• June 19, 2019

Over the years, Minnesota Litigator has had touchstones, you might call them, or recurring post themes and one of them has been sanctions. As a blog that focuses on news and developments in Minnesota civil litigation, sanctions are of interest because, in a sense, they illustrate the pinch points, one might say, between respective Minnesota litigators (the movants and respondents) and/or between particular Minnesota litigators and particular judges.

Presumably, some readers have absorbed some of the messages we’ve hoped to disseminate in some of our recurrent themes. We like to think so. For those of you who have not, we post about another case standing for the proposition that Minnesota courts are not particularly amenable to motions for sanctions.

They do not like them.

The critical practice pointers are (1) think more than twice about bringing a motion for sanctions; and (2) if you bring one, follow the procedural provisions of Minn. R. Civ. P. 11 strictly.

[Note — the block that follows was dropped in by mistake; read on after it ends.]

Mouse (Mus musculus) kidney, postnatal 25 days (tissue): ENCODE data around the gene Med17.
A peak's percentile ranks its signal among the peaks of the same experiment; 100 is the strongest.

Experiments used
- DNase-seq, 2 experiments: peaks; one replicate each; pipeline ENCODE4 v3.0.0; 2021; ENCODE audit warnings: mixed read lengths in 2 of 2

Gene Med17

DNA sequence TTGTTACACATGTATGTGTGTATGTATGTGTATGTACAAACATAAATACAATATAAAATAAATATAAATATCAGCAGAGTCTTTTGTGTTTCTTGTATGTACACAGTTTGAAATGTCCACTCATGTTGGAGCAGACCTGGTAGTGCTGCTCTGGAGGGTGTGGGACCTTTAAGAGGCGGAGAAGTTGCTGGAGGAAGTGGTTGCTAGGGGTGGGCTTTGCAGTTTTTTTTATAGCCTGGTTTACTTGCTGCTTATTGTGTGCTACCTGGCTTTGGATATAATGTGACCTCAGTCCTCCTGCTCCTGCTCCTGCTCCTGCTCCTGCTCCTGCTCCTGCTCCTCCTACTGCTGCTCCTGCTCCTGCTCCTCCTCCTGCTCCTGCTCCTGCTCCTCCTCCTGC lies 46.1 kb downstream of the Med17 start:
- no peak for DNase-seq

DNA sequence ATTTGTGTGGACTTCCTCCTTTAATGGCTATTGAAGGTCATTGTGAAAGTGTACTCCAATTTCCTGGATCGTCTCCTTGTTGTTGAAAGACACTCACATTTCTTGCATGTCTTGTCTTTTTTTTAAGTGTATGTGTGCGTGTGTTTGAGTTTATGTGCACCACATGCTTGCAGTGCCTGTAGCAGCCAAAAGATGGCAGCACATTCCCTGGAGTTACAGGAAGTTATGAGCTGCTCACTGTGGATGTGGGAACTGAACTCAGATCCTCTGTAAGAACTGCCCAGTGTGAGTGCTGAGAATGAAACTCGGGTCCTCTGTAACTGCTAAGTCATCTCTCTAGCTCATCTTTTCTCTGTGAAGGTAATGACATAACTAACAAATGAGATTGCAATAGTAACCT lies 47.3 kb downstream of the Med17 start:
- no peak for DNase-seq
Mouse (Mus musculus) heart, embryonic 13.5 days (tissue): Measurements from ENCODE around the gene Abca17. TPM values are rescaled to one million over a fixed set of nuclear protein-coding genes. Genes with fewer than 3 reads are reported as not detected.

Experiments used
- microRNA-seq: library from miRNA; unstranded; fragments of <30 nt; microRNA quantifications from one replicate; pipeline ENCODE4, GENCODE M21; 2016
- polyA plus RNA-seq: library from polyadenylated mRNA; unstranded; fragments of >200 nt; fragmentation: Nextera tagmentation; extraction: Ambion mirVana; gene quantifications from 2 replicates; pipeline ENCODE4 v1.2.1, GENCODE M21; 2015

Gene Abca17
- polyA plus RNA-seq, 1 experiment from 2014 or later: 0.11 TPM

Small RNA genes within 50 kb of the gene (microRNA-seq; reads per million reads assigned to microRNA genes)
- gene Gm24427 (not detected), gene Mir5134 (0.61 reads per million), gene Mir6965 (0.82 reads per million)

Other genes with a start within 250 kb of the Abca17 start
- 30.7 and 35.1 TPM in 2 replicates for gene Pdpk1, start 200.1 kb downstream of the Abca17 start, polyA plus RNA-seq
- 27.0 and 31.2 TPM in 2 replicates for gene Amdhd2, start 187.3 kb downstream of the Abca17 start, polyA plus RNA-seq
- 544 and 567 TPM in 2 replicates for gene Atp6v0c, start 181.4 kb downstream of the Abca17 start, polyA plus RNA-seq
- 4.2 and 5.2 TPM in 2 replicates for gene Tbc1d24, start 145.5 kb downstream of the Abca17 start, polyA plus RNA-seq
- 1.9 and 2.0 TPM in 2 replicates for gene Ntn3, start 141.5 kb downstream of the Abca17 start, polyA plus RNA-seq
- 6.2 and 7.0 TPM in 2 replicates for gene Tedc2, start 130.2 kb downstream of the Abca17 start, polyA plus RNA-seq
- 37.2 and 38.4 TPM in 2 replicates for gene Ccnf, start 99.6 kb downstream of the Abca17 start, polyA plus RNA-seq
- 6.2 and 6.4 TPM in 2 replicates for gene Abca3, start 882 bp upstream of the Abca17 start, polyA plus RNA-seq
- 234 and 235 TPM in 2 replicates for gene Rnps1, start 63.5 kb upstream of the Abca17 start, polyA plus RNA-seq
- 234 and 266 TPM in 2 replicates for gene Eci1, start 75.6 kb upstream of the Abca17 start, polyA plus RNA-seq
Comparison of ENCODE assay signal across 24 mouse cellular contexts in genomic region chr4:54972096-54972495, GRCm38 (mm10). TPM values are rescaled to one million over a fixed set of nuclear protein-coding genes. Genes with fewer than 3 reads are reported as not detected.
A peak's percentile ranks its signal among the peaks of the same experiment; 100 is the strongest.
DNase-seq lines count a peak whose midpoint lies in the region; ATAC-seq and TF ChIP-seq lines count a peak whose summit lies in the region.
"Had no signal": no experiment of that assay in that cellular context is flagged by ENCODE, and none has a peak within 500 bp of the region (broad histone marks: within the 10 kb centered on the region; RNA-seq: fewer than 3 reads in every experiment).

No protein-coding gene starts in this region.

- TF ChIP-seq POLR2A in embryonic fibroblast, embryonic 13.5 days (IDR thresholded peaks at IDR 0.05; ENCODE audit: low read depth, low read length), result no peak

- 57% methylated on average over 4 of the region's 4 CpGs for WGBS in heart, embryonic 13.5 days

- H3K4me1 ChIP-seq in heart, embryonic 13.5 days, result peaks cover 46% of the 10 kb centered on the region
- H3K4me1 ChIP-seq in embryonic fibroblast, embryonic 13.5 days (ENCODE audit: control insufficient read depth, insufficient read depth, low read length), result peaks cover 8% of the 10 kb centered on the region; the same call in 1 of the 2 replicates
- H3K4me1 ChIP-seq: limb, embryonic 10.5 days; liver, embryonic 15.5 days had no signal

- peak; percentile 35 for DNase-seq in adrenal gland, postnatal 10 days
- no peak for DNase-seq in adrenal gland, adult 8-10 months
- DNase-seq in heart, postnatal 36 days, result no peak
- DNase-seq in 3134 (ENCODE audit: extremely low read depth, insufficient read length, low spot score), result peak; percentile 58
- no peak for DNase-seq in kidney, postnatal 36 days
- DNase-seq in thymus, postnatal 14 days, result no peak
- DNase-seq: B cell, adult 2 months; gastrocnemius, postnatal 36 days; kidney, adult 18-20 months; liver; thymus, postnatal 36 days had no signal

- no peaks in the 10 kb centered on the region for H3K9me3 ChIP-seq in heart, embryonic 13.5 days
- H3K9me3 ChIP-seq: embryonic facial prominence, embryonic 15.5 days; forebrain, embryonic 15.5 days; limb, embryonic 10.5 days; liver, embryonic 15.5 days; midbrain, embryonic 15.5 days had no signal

Minnesota litigator, Mark A. Olson, did not. Specifically, he failed to served the motion papers on his adversary three weeks before filing the papers with the court. As a result, in the linked case, Mr. Olson expended the resources of a motion, which was denied, and an appeal, which was denied. One hopes that clients were not billed for the motion and appeal which were dead on arrival since they were procedurally improper.

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